Patricia Luppoli – A “warrior of life”

She tells the story of her generation in Argentina

PATRICIA LUPPOLI, a “warrior of life”, reflects on her experiences living through Argentina’s tumultuous history, from the dark days of the dictatorship to the challenges faced during the return to democracy and subsequent economic crises.

As Argentina commemorates the 40th anniversary of its return to democracy on October 30, 2023, the nation reflects on the atrocities committed during the military junta’s brutal dictatorship that began in 1976. The famous words of newly elected Argentine president, Raúl Alfonsín, “Nunca más” (“Never again”), echoed the collective sentiment that such evil should never be allowed to resurface. However, Patricia Luppoli, having lived through that turbulent era, questions whether history can truly guarantee such prevention.

Recalling her younger self at 22 years old when the military coup occurred, Patricia describes the impact of those dark times on her life. As a student in a religious school run by the Palotine Fathers, she experienced a personal tragedy when she later learned that these kind and open-minded priests had been murdered during the dictatorship. At that time, the full extent of the horror unfolding in the country was not widely understood, but as more incidents occurred, the terrifying climate of repression and fear became evident.

One such incident that left a lasting mark on Patricia’s memory was when she witnessed a person covered in blood, accompanied by intimidating individuals, board a colectivo (bus) she was traveling on. The fear and shock among the passengers painted a vivid picture of the terror that had gripped the nation.

With Argentina’s eventual return to democracy in 1983, Patricia described the feeling of finally being able to breathe again, as a new air of hope and freedom swept over the nation. However, the challenges were far from over. She highlights the period of hyperinflation, the infamous “Corralito” crisis in 2001, and other significant events in Argentina’s political and economic history as additional obstacles her generation had to endure.

Patricia’s experiences during these difficult times have shaped her into the person she is today. Despite receiving a traditional and strict upbringing, she always harbored a rebellious spirit, refusing to conform to societal norms. This determination to stay true to herself extended to her identity and appearance, and she learned to embrace her uniqueness despite societal pressures to conform.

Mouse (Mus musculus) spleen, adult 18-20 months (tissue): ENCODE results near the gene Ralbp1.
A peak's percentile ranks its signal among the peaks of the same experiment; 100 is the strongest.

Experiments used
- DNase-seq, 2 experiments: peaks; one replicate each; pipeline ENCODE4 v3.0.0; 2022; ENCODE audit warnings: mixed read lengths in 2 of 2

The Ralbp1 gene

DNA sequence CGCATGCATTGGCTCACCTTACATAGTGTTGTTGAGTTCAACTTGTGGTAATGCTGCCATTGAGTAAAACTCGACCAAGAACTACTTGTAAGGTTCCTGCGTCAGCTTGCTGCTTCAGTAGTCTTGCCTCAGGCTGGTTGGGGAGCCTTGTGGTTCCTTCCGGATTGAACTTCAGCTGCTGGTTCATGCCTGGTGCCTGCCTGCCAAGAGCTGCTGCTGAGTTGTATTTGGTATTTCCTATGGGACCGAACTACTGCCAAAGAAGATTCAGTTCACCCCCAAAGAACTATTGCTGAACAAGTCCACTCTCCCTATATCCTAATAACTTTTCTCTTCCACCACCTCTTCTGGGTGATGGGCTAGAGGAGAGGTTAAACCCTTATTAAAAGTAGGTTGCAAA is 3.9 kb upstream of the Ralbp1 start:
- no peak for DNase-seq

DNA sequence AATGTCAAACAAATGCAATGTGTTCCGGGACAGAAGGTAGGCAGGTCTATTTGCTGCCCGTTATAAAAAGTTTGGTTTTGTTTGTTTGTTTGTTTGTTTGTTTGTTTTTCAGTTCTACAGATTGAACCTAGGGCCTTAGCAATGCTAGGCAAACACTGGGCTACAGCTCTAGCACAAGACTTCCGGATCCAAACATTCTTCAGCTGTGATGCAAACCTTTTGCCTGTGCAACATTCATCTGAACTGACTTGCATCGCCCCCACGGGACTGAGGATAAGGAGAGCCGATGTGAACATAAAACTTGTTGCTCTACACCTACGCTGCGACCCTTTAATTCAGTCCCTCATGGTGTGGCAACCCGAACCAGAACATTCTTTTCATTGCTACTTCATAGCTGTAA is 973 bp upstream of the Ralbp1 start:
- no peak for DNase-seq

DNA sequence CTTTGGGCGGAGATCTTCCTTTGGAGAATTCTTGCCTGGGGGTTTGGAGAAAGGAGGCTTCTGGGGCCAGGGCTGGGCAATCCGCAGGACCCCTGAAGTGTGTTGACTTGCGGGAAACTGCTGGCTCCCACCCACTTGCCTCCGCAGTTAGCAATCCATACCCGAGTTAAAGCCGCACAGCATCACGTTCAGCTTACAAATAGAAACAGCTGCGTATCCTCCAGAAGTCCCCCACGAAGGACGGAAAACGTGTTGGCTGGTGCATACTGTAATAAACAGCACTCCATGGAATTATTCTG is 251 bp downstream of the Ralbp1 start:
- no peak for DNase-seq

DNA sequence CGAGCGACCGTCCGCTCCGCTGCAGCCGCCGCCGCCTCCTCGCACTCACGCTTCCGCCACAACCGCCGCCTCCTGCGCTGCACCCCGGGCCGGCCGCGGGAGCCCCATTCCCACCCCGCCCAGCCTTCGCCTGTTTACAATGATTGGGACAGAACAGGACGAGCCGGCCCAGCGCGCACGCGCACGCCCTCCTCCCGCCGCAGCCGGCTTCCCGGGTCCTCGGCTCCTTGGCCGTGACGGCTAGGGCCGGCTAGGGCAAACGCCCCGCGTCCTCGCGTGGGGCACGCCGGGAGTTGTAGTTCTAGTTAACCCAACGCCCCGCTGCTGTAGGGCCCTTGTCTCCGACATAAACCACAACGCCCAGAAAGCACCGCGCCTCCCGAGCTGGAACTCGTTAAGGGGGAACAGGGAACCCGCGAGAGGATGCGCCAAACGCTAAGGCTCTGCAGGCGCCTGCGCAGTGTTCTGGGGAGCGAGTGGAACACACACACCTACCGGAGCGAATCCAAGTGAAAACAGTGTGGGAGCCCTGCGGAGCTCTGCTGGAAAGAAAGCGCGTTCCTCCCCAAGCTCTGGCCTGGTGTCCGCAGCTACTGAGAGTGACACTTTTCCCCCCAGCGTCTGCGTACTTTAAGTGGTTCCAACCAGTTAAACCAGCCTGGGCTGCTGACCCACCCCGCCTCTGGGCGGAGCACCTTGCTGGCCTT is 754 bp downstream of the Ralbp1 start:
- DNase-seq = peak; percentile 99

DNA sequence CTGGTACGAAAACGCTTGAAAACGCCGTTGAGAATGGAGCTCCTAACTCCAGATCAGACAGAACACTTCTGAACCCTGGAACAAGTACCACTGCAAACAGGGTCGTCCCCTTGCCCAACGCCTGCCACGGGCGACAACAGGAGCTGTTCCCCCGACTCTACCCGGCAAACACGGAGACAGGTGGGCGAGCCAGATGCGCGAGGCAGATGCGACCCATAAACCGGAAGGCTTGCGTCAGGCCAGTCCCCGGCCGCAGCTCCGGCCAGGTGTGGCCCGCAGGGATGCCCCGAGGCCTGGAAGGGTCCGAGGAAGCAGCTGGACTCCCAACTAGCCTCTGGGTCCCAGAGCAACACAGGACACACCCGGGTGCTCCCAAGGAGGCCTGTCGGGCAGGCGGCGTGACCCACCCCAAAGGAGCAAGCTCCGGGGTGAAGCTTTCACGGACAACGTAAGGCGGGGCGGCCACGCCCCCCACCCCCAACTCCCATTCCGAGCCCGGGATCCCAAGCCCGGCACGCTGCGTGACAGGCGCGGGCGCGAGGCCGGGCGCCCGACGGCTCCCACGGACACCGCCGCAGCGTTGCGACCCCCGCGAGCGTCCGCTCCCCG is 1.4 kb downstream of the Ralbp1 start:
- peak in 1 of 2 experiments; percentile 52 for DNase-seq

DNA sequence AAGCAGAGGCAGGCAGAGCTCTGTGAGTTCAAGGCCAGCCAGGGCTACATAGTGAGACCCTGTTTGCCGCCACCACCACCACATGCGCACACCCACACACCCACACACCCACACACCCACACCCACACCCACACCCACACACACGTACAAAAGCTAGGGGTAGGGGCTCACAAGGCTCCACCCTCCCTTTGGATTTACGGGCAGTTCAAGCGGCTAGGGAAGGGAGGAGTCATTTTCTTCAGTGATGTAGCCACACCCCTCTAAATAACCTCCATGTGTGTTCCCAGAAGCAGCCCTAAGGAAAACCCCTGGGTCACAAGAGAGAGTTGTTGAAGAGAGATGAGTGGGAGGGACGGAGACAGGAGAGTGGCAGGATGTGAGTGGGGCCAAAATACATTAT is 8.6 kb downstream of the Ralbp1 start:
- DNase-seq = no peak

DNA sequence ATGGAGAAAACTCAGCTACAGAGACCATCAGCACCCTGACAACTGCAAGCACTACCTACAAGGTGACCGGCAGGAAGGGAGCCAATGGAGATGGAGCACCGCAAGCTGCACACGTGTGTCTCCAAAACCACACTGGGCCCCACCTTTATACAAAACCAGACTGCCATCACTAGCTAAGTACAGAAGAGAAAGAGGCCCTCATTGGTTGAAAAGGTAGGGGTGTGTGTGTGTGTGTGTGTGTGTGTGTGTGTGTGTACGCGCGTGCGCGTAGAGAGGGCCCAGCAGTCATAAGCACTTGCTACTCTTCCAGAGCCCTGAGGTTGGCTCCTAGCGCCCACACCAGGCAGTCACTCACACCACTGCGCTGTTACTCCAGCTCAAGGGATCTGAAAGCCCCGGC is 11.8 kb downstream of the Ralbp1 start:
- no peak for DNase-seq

“I’ve always been rebellious, even in my appearance: in the 1970s, when I was a child, straight hair was fashionable, but I had curly hair. People on the street, especially teenagers, used to shout at me to conform. One day, I looked at myself in the mirror and said, “This is my hair, and this is who I am. I accept myself as I am.”

Throughout her life, Argentina’s resilience as a “survivor” people has been a recurring theme. Patricia’s family faced a severe test during the “Corralito” crisis, a period where the government prohibited withdrawing money from banks, leading many to lose their savings. These experiences taught her that life is an ongoing learning process, fostering resilience and adaptability as she faced each challenge head-on.

Patricia believes that every moment in life offers valuable lessons, shaping individuals into better, more empathetic human beings. Her personal journey through Argentina’s history has shown her the importance of questioning injustice and standing strong against adversity.

As Argentina commemorates its return to democracy and reflects on its past, Patricia Luppoli’s story stands as a testament to the strength of the human spirit in the face of dark times and uncertainty. The lessons she learned during those tumultuous years continue to guide her as she navigates the ever-changing currents of life, forever embracing the role of a “warrior of life.”



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